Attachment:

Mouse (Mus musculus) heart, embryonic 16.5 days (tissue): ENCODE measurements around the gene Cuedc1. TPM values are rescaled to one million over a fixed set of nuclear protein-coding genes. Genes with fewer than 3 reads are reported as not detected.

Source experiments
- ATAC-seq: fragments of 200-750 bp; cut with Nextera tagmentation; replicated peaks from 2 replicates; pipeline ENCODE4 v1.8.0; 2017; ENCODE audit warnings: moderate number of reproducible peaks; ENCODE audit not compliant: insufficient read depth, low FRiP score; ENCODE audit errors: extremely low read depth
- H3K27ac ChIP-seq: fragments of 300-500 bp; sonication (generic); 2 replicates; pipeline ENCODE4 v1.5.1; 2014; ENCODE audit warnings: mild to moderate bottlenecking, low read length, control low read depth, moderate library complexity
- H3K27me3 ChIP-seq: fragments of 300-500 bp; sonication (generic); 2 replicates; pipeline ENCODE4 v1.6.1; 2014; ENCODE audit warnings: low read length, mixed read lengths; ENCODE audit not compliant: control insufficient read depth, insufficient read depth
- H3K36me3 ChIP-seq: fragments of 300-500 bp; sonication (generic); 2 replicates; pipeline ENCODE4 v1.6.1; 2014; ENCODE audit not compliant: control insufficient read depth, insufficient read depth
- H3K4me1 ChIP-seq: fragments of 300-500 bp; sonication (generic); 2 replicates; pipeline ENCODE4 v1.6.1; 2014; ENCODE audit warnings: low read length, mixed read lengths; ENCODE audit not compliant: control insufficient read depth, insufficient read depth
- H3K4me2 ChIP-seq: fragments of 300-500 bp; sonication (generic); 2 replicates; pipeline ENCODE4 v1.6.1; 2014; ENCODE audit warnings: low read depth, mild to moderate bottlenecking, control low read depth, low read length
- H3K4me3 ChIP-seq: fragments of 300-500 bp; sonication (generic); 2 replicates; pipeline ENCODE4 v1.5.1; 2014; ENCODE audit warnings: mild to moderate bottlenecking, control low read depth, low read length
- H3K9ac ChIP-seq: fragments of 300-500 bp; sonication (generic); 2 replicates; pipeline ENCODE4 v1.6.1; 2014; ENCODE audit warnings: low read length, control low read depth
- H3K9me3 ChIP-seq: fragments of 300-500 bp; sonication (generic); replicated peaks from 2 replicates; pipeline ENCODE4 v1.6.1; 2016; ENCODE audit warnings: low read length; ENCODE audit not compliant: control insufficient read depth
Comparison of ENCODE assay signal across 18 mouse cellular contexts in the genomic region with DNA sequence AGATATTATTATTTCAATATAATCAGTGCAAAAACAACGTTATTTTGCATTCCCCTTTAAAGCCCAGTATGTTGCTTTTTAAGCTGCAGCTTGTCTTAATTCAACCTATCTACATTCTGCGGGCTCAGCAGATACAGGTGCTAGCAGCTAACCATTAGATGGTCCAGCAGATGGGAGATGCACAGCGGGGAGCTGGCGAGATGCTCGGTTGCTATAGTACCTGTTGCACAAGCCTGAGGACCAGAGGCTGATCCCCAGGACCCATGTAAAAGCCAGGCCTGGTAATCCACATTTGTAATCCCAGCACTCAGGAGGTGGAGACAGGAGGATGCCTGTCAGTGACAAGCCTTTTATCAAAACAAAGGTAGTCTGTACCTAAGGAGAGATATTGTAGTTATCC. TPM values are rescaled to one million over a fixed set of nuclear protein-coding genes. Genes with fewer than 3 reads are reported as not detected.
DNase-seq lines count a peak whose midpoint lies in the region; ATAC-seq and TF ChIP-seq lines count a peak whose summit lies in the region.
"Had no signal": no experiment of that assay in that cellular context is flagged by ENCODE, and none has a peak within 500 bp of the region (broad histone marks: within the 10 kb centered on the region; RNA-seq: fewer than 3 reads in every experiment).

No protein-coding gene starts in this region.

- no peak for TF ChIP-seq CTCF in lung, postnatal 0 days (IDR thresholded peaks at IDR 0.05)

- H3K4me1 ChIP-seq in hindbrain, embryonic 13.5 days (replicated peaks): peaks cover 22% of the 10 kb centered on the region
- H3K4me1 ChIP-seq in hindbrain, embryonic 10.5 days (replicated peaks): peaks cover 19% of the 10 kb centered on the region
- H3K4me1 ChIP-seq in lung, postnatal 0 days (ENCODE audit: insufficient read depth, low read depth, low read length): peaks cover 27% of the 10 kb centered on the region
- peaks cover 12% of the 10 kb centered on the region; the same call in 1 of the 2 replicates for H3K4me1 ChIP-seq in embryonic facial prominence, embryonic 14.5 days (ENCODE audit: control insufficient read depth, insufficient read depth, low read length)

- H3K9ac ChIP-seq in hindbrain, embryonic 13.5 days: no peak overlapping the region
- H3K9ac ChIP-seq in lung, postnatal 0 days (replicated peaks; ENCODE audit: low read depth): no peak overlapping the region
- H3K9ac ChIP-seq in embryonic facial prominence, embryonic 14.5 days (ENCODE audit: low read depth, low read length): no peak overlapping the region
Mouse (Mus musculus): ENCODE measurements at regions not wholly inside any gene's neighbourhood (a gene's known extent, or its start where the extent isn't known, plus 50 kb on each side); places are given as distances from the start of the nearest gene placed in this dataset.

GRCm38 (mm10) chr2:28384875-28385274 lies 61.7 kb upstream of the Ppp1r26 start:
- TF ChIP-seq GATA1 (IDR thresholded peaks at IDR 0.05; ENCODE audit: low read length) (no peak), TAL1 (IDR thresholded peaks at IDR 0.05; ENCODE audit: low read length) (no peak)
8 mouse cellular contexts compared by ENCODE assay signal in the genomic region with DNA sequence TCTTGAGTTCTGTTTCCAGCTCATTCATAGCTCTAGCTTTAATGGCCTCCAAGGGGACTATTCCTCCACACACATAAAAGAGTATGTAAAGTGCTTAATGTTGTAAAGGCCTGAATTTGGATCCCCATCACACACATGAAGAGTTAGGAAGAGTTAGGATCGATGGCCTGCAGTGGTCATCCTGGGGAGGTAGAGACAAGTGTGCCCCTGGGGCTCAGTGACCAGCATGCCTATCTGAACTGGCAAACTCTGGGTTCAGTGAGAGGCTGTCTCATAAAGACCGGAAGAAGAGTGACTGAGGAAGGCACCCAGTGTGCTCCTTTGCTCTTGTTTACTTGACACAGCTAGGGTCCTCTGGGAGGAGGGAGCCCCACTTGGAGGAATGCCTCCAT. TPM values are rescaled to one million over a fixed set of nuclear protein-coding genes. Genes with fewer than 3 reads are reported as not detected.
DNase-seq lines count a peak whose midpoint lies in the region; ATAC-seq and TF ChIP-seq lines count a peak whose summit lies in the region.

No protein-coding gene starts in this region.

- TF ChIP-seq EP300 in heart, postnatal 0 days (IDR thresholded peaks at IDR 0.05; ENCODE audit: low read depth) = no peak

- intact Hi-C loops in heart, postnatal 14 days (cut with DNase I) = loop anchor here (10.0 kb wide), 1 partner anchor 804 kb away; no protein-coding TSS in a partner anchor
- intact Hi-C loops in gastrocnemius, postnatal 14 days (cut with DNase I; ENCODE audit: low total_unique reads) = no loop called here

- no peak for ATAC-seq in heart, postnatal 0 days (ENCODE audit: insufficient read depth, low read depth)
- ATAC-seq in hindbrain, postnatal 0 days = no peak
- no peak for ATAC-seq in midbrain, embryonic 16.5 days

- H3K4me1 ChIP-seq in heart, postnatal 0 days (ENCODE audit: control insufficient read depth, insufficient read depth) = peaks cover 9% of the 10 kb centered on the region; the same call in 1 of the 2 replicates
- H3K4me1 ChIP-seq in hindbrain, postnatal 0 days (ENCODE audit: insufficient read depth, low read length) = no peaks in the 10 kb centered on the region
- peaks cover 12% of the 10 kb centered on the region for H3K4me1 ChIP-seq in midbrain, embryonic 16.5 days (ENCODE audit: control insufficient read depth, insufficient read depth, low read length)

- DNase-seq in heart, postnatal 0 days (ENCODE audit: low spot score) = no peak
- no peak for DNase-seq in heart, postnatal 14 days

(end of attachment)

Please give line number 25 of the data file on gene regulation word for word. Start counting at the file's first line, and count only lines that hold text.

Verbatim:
GRCm38 (mm10) chr2:28384875-28385274 lies 61.7 kb upstream of the Ppp1r26 start: